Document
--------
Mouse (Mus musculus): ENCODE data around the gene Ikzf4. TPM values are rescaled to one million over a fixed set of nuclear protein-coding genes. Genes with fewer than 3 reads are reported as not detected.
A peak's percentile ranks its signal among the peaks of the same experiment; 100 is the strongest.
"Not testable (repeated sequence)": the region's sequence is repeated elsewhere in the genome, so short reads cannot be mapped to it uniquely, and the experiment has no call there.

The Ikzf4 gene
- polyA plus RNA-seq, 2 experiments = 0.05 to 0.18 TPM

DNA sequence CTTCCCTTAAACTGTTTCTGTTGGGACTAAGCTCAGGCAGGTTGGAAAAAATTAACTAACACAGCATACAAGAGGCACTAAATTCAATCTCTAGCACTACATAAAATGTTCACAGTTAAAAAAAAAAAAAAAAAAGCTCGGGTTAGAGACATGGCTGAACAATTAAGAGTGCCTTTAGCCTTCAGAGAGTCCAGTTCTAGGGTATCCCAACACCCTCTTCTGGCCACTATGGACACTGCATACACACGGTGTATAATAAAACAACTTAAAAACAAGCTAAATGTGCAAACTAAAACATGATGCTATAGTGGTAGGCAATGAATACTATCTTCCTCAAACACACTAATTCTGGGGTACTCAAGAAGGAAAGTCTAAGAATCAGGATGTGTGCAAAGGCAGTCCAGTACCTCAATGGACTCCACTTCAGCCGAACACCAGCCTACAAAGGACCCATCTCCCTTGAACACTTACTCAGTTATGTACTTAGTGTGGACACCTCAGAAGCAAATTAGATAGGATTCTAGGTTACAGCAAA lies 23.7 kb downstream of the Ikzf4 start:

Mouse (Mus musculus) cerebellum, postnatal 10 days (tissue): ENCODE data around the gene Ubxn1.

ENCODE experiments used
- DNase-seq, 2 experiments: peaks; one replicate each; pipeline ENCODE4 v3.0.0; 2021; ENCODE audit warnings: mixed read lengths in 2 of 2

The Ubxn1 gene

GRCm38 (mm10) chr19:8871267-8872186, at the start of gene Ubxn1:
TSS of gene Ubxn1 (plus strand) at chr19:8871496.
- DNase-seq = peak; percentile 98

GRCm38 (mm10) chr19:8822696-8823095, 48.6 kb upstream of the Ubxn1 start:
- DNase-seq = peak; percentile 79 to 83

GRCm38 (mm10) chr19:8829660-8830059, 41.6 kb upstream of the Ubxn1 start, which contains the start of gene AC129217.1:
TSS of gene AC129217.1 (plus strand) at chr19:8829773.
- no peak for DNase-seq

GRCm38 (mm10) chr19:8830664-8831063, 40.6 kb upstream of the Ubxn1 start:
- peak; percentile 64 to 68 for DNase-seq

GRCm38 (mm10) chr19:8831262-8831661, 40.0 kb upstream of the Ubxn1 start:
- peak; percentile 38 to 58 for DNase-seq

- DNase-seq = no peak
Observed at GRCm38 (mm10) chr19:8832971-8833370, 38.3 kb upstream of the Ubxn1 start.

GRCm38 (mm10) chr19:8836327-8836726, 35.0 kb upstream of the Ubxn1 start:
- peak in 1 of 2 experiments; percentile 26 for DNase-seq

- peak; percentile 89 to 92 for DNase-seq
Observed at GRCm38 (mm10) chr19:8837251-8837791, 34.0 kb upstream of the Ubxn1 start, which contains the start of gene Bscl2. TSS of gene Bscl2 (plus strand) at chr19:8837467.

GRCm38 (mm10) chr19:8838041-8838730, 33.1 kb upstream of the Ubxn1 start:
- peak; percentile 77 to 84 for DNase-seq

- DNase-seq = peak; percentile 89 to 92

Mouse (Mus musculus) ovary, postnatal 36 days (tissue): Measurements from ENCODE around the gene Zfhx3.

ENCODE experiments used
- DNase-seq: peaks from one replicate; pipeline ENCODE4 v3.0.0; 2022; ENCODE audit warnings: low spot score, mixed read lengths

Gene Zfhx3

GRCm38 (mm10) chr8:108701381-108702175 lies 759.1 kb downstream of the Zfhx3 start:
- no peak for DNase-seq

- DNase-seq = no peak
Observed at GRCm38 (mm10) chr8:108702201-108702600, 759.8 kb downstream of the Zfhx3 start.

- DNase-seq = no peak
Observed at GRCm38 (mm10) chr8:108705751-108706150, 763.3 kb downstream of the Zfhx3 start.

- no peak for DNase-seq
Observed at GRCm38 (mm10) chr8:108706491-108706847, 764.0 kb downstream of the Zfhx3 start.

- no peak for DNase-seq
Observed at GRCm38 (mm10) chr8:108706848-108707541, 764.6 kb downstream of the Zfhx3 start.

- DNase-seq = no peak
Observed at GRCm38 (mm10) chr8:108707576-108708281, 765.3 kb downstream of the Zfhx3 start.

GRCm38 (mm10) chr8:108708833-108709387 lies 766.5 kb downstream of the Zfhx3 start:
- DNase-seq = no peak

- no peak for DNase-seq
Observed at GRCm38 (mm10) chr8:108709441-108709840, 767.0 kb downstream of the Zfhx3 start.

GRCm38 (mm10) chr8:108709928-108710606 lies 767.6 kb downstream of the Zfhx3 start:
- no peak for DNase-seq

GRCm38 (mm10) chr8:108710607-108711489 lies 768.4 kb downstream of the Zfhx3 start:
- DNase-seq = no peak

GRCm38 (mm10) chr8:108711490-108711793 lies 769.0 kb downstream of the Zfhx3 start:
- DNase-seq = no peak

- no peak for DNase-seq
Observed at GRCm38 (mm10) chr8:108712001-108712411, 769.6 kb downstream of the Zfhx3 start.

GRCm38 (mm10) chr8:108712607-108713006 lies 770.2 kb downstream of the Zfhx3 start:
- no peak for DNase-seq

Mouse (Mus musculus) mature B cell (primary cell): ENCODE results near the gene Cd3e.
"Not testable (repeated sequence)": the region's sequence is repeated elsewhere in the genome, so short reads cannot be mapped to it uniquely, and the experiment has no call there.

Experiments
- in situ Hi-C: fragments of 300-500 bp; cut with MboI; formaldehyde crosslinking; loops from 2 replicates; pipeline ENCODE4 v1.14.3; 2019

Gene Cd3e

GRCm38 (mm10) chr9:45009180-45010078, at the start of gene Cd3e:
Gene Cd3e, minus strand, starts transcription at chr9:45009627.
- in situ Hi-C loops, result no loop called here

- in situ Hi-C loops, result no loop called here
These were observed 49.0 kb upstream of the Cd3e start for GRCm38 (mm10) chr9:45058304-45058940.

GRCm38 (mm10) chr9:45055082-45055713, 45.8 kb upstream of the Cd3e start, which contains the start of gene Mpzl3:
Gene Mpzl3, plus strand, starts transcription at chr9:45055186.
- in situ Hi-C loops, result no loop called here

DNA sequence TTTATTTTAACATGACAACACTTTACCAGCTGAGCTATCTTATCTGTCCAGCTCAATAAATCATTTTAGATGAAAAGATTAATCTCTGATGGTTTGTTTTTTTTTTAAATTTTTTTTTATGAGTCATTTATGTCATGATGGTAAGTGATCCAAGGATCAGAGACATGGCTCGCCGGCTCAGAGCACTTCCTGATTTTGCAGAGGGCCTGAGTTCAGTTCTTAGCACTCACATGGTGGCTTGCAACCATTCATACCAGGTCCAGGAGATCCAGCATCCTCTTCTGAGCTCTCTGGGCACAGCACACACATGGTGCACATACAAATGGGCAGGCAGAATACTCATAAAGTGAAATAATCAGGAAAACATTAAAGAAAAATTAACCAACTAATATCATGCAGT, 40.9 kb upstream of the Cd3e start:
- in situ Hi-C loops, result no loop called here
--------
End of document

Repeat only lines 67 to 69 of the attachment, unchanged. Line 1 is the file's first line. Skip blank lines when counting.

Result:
GRCm38 (mm10) chr9:45009180-45010078, at the start of gene Cd3e:
Gene Cd3e, minus strand, starts transcription at chr9:45009627.
- in situ Hi-C loops, result no loop called here